It’s impossible to say exactly when celebrating 4/20 became mainstream, but as good a milestone as any is the pun-laden Tweet that Senator Orrin Hatch posted this past week.
> Tomorrow, purely coincidentally, we will be talking about marijuana.
> We’ll get in the weeds to hash out some of the most potent arguments as to why it might be the budding answer doctors have long strained to find for countless chronic conditions #utpol
> — Senator Hatch Office (@senorrinhatch) April 20, 2018
That there are enough politician tweets supporting or contemplating various cannabis legalization and decriminalization measures from politicians on both sides of the aisle to create an article of embedded Tweets is a significant moment of its own.
It’s a very curious time for the cannabis movement when politicians in states where use is extremely limited can so openly joke about the substance, but perhaps it portends for a brighter future of greater acceptance. Even former Republican Speaker of the House John Boehner has reversed a political history thwarting cannabis legislation to become a board member at cannabis operator and investment firm Acreage Holdings.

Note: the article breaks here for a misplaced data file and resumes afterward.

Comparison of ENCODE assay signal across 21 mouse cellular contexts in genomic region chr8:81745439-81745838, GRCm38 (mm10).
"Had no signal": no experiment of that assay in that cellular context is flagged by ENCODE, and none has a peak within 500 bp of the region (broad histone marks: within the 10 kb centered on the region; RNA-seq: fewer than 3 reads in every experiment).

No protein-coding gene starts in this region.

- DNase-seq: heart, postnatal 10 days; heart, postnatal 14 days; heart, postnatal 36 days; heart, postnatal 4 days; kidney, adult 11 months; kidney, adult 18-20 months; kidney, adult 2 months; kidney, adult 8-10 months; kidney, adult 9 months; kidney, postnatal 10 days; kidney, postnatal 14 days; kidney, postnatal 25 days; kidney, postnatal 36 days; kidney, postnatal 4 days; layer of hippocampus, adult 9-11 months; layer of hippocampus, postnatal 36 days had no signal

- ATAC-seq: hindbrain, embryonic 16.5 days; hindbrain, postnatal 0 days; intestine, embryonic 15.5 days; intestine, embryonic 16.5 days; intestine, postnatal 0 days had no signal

Also, more “mainstream brands” are supporting the holiday, though the ones that do are likely to cater to audiences likely to indulge or otherwise support the broader cannabis movement from a societal perspective. We’ll know we’ve hit absolute acceptance when it’s Disney and Wal-Mart, not White Castle and Ben and Jerry’s that are doing the celebrating.
The celebration of 4/20 has become so commonplace that there is now a 4/20 backlash. This Mashable article brings up some great points as to why. In short, it takes away from the broader consensus building and serious nature of marketing cannabis for health and relaxation purposes.
While it may be the biggest holiday for the cannabis industry, 4/20 often feels like it shares some similarities with St. Patrick’s Day: a day where the non-Irish (or non-frequent cannabis users in this instance) celebrate more than the community.
People who are not involved with cannabis culture throw their puns around, while organizations associated with cannabis try to cut through this inflated noise to, yes, have some fun with the day, but also to educate and rally.
When everyone is seemingly supporting or mentioning this special day, it becomes harder for any company or organization involved in the industry to rise above the clutter. That’s why although 4/20 is a day that the industry celebrate, but it should be just as happy when it ends and the real work can commence.